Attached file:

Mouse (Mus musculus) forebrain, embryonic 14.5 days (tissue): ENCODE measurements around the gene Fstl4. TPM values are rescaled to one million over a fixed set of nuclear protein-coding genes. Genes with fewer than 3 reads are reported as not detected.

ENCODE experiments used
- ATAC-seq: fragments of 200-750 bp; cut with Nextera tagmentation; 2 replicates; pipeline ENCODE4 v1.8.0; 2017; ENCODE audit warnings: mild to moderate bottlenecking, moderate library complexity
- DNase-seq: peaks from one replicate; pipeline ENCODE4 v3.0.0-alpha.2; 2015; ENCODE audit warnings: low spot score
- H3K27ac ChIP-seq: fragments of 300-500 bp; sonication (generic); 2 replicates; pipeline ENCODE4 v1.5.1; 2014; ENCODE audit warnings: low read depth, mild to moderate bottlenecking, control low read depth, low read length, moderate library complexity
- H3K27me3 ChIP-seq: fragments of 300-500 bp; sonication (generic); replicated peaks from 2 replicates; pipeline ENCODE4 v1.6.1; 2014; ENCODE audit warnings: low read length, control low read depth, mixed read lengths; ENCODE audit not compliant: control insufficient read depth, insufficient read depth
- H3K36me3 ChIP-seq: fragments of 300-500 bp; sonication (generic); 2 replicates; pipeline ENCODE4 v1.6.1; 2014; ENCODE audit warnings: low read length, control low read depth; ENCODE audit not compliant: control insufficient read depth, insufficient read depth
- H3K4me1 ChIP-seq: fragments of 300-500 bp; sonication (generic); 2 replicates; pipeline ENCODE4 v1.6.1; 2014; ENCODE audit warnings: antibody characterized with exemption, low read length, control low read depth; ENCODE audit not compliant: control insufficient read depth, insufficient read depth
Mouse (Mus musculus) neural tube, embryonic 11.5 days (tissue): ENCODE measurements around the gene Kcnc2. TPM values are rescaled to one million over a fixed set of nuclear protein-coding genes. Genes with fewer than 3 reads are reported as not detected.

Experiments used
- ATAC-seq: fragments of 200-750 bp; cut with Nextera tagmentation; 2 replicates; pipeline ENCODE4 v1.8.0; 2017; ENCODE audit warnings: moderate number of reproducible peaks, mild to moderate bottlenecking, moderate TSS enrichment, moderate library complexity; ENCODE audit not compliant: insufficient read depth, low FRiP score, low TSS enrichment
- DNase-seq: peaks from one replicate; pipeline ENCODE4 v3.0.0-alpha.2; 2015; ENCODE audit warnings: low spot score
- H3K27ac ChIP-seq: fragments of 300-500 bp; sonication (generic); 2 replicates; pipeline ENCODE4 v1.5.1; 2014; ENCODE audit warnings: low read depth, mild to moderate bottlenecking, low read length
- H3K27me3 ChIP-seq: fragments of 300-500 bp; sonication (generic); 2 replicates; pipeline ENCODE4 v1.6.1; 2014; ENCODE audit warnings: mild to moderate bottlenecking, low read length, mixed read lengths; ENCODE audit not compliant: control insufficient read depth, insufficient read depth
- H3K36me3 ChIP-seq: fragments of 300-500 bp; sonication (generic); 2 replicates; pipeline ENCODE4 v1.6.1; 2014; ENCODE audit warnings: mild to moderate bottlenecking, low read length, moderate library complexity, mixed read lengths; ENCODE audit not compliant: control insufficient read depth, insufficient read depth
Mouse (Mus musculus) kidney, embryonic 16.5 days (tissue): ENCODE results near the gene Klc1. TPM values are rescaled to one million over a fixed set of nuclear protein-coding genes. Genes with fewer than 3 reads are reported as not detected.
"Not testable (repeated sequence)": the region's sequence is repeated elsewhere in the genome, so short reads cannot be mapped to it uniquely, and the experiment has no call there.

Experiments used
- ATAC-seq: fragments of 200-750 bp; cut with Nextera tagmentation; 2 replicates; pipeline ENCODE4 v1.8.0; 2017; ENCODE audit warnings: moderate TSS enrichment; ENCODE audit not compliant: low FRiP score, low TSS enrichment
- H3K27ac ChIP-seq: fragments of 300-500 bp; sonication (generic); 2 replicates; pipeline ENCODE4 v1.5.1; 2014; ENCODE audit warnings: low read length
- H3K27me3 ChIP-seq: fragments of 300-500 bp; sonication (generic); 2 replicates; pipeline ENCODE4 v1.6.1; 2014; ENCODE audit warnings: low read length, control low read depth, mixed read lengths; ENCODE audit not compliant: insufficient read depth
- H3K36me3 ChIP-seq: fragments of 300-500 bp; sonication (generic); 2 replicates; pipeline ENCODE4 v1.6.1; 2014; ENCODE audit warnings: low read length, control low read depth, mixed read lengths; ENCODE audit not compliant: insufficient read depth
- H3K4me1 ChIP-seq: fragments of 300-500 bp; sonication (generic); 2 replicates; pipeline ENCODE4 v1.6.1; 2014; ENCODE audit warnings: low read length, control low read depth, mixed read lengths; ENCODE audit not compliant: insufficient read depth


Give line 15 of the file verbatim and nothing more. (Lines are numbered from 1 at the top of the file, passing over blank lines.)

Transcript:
- H3K36me3 ChIP-seq: fragments of 300-500 bp; sonication (generic); 2 replicates; pipeline ENCODE4 v1.6.1; 2014; ENCODE audit warnings: mild to moderate bottlenecking, low read length, moderate library complexity, mixed read lengths; ENCODE audit not compliant: control insufficient read depth, insufficient read depth